Immense Galactic Winds Discovered Shredding Entire Galaxies
At the center of every galaxy lies a cosmic monster whose hunger for more remains forever unsated.
In a cosmic yet dark reminder of the meme "we live in a society," scientists have spotted a disturbingly massive black hole so powerful that it's shredding its host galaxy apart from the inside out, according to a recent preprint study.
Look on the destructive forces of the universe, dear reader, and rejoice: This fretful scene could be a common phase in the evolution of galaxies.
Galactic wind in distant galaxy prevents stellar formation
A black hole's mass is typically proportional to the mass of a galaxy's central region, which helps explain why the sizes of black holes and galaxies differ by roughly 10 orders of magnitude. This correlation between masses of astronomical objects has led astronomers to come to think that the two phenomena evolved together via some physical interaction. One mode of interaction is the galactic wind, which plays an essential role in galactic evolution. Galactic wind is an extremely high-velocity stellar wind jetting out from newly-formed massive stars, spiral density waves, or from the motion of a supermassive black hole.
Confronting the question of where galactic winds came from, lead author of the recent study and researcher at the National Astronomical Observatory in Japan (NAOJ) Takuma Izumi said: "This is an important question because it is related to an important problem in astronomy: How did galaxies and supermassive black holes coevolve?" according to a TechXplorist report. Using data from the NAOJ's Subaru Telescope, scientists sought out supermassive black holes, collecting data from more than 100 galaxies containing supermassive black holes, at an extreme range of 13 billion light-years.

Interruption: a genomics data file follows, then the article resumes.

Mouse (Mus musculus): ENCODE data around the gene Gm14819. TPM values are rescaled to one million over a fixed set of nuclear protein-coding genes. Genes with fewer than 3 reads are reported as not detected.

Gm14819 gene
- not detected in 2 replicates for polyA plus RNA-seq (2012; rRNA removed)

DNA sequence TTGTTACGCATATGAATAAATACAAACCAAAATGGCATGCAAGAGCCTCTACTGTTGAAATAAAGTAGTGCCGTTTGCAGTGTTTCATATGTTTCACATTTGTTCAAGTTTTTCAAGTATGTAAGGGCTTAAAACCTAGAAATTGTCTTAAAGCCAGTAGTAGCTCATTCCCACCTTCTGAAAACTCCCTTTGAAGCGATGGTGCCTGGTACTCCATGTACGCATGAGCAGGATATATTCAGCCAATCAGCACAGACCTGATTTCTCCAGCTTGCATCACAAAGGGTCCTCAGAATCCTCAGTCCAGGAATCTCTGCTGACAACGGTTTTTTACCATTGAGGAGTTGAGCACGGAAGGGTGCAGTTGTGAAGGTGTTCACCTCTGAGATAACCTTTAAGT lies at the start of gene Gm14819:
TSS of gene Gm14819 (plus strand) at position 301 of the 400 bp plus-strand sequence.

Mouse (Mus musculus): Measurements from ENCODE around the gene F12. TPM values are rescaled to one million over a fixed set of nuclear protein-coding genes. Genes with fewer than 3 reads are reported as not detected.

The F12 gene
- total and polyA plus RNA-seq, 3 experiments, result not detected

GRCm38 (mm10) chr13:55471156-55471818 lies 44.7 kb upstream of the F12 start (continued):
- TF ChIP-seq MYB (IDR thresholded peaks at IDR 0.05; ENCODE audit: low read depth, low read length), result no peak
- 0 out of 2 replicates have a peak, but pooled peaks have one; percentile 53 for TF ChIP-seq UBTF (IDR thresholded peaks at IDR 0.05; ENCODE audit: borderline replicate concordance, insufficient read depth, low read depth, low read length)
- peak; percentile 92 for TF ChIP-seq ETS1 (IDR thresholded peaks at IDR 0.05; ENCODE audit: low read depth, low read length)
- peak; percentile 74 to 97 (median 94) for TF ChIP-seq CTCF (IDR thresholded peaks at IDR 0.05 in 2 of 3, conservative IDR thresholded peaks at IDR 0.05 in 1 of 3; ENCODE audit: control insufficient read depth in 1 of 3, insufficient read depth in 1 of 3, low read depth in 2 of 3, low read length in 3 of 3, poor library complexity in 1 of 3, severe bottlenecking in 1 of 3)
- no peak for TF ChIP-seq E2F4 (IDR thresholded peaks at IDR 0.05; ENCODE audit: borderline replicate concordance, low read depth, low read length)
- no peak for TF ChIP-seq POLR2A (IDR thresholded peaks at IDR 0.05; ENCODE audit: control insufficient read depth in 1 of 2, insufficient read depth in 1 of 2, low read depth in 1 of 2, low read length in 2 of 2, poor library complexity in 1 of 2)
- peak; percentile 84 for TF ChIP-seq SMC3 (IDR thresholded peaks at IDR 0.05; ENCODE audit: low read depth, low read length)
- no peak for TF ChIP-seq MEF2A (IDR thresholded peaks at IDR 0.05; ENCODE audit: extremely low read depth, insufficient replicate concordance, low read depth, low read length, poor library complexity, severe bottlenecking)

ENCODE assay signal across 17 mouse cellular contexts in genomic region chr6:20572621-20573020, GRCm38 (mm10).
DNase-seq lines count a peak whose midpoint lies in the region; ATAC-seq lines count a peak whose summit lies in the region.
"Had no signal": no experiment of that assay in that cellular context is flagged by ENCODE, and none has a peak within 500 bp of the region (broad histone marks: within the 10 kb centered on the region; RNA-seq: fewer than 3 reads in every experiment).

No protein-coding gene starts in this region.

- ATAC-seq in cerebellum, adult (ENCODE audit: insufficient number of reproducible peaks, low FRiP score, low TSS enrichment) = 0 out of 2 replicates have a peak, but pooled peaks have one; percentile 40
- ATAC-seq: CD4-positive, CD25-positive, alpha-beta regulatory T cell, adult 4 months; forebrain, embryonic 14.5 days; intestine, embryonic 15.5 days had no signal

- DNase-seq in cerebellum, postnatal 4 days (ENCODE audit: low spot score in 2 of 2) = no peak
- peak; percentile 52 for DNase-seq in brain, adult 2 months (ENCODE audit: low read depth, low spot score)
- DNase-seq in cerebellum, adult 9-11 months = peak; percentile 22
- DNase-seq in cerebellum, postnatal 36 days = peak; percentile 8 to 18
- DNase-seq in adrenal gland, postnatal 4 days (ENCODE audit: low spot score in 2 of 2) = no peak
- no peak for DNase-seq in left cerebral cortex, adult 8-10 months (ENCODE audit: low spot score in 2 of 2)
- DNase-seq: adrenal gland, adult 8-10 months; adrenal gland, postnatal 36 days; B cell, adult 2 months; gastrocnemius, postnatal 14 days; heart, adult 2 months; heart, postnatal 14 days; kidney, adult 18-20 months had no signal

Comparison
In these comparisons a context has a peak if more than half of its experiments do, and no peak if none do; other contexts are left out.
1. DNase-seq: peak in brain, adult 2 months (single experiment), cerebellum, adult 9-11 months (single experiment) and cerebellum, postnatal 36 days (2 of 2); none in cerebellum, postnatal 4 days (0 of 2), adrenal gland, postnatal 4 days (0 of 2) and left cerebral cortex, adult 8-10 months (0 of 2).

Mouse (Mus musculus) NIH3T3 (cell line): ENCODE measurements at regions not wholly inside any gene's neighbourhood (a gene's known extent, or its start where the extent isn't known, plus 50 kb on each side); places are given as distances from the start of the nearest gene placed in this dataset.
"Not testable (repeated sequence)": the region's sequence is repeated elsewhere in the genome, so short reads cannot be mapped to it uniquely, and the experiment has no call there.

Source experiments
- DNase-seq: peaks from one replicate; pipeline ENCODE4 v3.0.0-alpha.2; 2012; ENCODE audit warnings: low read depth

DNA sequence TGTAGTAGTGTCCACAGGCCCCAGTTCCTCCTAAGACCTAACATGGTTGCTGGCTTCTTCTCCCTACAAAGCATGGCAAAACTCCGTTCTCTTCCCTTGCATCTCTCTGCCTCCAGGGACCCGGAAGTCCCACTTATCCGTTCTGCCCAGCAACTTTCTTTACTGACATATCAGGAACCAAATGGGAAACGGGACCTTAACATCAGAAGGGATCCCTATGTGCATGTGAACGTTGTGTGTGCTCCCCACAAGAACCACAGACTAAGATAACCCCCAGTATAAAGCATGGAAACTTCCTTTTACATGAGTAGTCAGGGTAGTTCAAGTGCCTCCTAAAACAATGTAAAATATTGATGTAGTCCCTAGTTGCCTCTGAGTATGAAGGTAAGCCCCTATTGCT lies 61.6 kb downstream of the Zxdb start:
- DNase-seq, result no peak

Then, with ALMA's high sensitivity, the researchers analyzed the motion of gas in the galaxies hosting these colossal black holes. One of them, called J1243+0100, emitted radio waves from the dust and carbon ions present in the ancient galaxy. Further research unveiled a titanic galactic wind swirling out at roughly 1,118,468 miles per hour (500 km/second), moving from the driving force of a supermassive black hole. The wind's energy is so immense that it's pushing stellar material away too fast for star formation to continue.
Supermassive black holes and galaxies co-evolved since the dawn of the universe
This is the oldest-yet observed case of galactic winds moving so fast that matter is unable to condense into new stars, and this shows scientists that black holes have a substantial role in changing the growth of galaxies, even from in the fairly young universe. Moving forward with this knowledge, scientists also analyzed the motion of the quiet gas in J1243+0100, and found the mass at the galaxy's bulge. Staggeringly, it was 30 billion times the mass of our sun. By dizzying contrast, the mass of the galaxy's supermassive black hole was roughly 1% of this.
Comparing the mass ratio of the supermassive black hole to the galactic bulge, the researchers found this to be nearly identical to the mass ratio of black holes to galaxies in our present-day universe, which means supermassive black holes and galaxies engaged in coevolution when the universe was less than one billion years old. "Our observations support recent high-precision computer simulations which have predicted that coevolutionary relationships were in place even at about 13 billion years ago," added Izumi in an ALMA blog post. "We are planning to observe a large number of such objects in the future. We hope to clarify whether or not the primordial coevolution in this object is an accurate picture of the general universe at that time."
The universe can be a terrifying place. Whenever you see the poetic majesty of a spiral galaxy, chances are there's a haunting secret in the core, where a supermassive black hole is resting between nightmarish feeding frenzies, after coevolving with its host galaxy. Now we know this relationship is nearly as old as the universe itself, but the next step lies in understanding more about how things looked in general, at the dawn of our modern cosmos.